Approximately three fourth of the lectures are given in classroom (mainly at blackboard) whereas one fourth are held at LAIB to learn the use of a finite element software. This allows the student to check the results obtained analytically during the course. These lessons cover: (1) introduction of a finite element analysis on PC, thin or thick beam elements; (2) calculation of plane frames and trusses; (3) calculation of shear-type and spatial frames; (4) calculation of rectangular thin plates; (5) calculation of circular plates and hemispherical domes; (6) calculation of beam on elastic foundation and hydrostatic tanks; (7) free vibrations of a cantilever beam (mono-, bi-and tri-dimensional model); (8) modal analysis of plane and space frames; (9) Modal analysis of continuous systems (arc, circular plate, hemispherical dome).

Official textbook:
- A. Carpinteri, "Advanced Structural Mechanics", CRC Press, 2017. (Chapter 1 to 6)
Recommended books:
– A. Carpinteri, "Structural Mechanics Fundamentals", CRC Press, 2013. (it covers what students are expected to know from the bachelor course in structural mechanics)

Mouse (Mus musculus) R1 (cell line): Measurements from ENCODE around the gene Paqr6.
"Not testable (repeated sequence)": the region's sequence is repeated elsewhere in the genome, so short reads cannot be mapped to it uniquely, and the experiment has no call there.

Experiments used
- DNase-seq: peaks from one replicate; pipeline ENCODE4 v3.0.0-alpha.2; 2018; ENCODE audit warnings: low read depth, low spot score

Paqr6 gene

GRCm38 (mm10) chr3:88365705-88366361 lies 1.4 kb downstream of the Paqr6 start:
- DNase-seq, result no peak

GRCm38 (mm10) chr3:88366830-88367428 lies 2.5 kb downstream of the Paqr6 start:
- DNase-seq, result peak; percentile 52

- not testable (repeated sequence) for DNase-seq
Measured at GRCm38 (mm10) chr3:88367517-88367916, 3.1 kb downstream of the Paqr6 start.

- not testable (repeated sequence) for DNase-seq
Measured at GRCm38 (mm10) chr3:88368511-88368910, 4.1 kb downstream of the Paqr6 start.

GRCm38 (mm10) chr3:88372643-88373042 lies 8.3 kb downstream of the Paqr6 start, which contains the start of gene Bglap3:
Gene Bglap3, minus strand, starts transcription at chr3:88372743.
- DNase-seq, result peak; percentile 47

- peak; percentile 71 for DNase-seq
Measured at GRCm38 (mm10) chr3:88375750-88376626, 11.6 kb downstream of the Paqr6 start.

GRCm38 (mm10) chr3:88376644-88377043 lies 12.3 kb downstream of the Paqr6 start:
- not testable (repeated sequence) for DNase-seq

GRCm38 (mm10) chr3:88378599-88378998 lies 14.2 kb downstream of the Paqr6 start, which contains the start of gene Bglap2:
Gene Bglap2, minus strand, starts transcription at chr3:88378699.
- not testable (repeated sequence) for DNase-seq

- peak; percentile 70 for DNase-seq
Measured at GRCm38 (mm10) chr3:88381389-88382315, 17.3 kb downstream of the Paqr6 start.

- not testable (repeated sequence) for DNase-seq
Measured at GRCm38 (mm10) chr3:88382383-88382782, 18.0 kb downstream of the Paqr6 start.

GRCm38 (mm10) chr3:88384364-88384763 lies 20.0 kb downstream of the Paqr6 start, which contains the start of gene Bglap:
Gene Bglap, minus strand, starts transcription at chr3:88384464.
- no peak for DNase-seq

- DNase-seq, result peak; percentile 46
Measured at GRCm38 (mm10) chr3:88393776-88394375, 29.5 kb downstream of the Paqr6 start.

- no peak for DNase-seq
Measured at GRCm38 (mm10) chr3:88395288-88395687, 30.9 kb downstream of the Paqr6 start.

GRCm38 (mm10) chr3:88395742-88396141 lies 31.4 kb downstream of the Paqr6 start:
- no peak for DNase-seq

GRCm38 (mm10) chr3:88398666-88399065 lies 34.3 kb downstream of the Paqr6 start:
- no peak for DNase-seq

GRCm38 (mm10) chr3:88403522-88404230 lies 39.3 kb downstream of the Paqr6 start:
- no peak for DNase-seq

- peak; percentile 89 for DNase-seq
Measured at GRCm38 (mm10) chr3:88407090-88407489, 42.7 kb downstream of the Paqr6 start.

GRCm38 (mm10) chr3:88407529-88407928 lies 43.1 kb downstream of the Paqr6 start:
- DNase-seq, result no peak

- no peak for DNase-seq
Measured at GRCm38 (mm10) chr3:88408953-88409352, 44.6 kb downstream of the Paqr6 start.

-A. Carpinteri, G. Lacidogna, C. Surace, "Calcolo dei telai piani – Esempi ed esercizi", Pitagora Editrice, Bologna, 2002 (useful for the written examination).
-S. Timoshenko, "Theory of Plates and Shells", McGraw-Hill, Singapore, 1959. (world-wide known structural mechanics book)
As regards numerical and analytical practice lessons, material will be uploaded on the teaching internet site.

Official textbook:
- A. Carpinteri, "Advanced Structural Mechanics", CRC Press, 2017. (Chapter 1 to 6)
Recommended books:
– A. Carpinteri, "Structural Mechanics Fundamentals", CRC Press, 2013. (it covers what students are expected to know from the bachelor course in structural mechanics)
-A. Carpinteri, G. Lacidogna, C. Surace, "Calcolo dei telai piani – Esempi ed esercizi", Pitagora Editrice, Bologna, 2002 (useful for the written examination).
-S. Timoshenko, "Theory of Plates and Shells", McGraw-Hill, Singapore, 1959. (world-wide known structural mechanics book)